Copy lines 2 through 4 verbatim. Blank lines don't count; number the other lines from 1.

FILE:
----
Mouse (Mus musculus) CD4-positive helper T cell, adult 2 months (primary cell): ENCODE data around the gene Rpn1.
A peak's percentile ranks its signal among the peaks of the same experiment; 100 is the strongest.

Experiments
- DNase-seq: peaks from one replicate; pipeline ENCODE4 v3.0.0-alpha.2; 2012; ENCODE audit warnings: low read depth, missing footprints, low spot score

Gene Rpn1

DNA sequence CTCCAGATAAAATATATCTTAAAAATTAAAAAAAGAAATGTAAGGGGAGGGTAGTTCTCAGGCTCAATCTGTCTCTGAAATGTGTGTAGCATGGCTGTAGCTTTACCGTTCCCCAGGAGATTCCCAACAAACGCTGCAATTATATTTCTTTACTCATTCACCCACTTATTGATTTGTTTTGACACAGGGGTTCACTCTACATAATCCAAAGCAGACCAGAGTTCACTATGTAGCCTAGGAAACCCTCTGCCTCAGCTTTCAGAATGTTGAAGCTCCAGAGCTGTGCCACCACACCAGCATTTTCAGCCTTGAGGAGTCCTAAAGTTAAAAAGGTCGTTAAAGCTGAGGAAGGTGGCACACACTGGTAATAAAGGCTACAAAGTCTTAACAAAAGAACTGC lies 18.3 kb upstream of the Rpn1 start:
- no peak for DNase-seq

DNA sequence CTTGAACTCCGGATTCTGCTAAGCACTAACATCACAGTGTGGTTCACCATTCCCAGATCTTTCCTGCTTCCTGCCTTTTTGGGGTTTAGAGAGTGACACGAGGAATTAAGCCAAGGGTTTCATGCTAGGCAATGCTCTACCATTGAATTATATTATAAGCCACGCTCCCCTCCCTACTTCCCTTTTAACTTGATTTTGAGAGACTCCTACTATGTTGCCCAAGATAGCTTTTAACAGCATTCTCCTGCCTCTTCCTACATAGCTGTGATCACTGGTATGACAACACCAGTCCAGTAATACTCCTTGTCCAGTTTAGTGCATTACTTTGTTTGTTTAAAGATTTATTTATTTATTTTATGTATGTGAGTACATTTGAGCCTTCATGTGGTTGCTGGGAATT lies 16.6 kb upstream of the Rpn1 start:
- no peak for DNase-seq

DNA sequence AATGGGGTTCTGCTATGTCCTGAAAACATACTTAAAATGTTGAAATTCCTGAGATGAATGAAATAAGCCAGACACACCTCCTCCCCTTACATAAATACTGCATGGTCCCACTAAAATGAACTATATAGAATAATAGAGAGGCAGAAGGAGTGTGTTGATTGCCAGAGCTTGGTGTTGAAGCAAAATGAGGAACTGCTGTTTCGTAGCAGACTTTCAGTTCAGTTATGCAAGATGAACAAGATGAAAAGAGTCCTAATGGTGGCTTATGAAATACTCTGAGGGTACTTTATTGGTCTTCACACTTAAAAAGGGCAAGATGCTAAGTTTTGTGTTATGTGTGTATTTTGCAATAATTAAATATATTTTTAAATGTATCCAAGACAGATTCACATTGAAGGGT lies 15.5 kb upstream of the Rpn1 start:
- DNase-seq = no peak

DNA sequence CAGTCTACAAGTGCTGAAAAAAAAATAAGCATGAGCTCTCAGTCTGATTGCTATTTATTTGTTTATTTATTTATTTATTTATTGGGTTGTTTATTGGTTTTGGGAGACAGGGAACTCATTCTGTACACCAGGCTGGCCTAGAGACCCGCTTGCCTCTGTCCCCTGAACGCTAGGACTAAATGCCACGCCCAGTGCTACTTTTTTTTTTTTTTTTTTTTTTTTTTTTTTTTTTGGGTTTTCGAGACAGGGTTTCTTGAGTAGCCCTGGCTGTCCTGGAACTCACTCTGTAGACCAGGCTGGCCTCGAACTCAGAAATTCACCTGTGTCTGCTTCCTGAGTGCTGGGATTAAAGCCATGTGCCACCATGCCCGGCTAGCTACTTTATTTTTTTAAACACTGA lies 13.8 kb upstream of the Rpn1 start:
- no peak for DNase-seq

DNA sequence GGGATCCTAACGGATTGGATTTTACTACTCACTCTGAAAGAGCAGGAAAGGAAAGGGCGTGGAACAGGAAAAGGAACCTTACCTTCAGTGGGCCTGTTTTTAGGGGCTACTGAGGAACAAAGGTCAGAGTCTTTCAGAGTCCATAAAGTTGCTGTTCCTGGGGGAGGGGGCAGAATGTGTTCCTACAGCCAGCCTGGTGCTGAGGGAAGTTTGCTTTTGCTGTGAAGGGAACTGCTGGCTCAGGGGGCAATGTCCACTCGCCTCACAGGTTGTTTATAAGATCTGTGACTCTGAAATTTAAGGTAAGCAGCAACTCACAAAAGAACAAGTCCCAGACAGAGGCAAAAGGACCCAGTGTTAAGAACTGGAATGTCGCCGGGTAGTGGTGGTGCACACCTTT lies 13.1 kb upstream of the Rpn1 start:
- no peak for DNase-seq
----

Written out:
A peak's percentile ranks its signal among the peaks of the same experiment; 100 is the strongest.

Experiments
- DNase-seq: peaks from one replicate; pipeline ENCODE4 v3.0.0-alpha.2; 2012; ENCODE audit warnings: low read depth, missing footprints, low spot score